OxyContin Detox at Home

Although the best way to detox from OxyContin will differ from person to person, it is important to consider the differences between medical detox and detoxing at home. Medical detox at a professional facility is safer than OxyContin detox at home. This is because medical professionals are available to provide around-the-clock care throughout the detox process. While detox centers may not have the comforts of home, they do have mechanisms in place to keep people safe.

Not everyone can have a family member or friend take care of them 24/7 while they attempt to detox at home. At a detox facility, a medical professional will always be there. Further, patients at professional treatment centers have access to medications used in OxyContin detox, such as Suboxone. These opioid-mimicking drugs can be a critical part of the recovery process for some people.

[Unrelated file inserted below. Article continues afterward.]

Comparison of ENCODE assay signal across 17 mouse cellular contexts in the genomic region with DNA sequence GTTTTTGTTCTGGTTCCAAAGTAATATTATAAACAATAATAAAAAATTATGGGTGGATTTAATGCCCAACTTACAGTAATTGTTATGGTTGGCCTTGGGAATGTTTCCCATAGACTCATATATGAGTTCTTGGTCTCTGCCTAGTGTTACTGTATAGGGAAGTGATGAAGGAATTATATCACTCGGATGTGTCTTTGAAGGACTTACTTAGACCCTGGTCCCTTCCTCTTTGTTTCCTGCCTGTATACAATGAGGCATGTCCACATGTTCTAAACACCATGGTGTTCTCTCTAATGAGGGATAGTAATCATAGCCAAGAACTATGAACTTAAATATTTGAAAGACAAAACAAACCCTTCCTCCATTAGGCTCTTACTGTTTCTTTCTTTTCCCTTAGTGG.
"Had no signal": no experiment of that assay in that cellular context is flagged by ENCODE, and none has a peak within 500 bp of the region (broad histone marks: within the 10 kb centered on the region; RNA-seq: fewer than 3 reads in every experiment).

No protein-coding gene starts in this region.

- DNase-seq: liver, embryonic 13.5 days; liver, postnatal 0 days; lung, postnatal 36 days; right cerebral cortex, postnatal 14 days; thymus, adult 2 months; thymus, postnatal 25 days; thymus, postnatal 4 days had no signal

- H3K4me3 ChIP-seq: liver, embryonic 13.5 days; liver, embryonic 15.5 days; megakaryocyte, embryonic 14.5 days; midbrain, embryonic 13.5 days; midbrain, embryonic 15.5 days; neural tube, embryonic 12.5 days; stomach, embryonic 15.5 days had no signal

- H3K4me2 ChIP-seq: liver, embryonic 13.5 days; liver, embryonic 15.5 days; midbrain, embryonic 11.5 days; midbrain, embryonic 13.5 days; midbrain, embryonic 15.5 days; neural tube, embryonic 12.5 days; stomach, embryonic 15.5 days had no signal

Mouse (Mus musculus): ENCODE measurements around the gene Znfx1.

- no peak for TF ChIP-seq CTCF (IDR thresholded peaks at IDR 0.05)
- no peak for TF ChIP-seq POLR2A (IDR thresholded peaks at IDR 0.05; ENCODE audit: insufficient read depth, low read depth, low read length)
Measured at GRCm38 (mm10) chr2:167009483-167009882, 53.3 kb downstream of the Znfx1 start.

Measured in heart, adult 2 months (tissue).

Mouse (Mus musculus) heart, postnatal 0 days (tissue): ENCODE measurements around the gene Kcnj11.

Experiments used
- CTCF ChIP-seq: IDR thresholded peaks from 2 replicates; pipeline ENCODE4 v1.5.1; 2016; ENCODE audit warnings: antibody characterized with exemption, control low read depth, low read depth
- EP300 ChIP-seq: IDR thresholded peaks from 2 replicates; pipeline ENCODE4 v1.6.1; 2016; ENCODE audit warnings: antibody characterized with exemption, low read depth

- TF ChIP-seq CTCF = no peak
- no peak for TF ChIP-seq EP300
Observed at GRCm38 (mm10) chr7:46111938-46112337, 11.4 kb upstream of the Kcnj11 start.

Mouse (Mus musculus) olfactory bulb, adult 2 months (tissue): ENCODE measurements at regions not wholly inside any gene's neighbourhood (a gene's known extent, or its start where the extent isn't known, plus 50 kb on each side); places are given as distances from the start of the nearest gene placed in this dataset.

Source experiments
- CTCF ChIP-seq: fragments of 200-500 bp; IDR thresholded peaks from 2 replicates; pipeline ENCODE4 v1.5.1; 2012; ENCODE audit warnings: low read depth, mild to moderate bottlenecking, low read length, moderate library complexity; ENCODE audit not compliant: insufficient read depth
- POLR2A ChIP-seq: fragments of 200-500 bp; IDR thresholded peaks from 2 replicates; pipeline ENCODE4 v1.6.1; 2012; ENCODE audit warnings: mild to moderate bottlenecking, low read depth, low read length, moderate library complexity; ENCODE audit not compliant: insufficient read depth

When an individual is away at a detox center, they are also removed from certain triggers that might lead to relapse. Detoxing at a professional facility is safer, and it also tends to be more effective. Studies have shown that this is particularly true when comparing medication-assisted treatment to detox without drug assistance.

If you make the decision to detox from OxyContin at home, withdrawal symptoms can be difficult to manage. However, there are things you can do to help cope with withdrawal, such as:

  • Taper the dose of OxyContin: Individuals can avoid the worst withdrawal symptoms by tapering down the OxyContin dose normally consumed. Tapering is when an individual takes progressively smaller doses of OxyContin over a long period of time, ranging from weeks to months. Do not attempt to taper before discussing an individualized tapering schedule with your doctor.
  • Exercise: Exercise can be very therapeutic, and it also reduces stress and anxiety.
  • Practice mindfulness or meditation: Learning how to accept the present moment through mindfulness techniques or meditation can help you cope with cravings and urges that occur during the withdrawal process.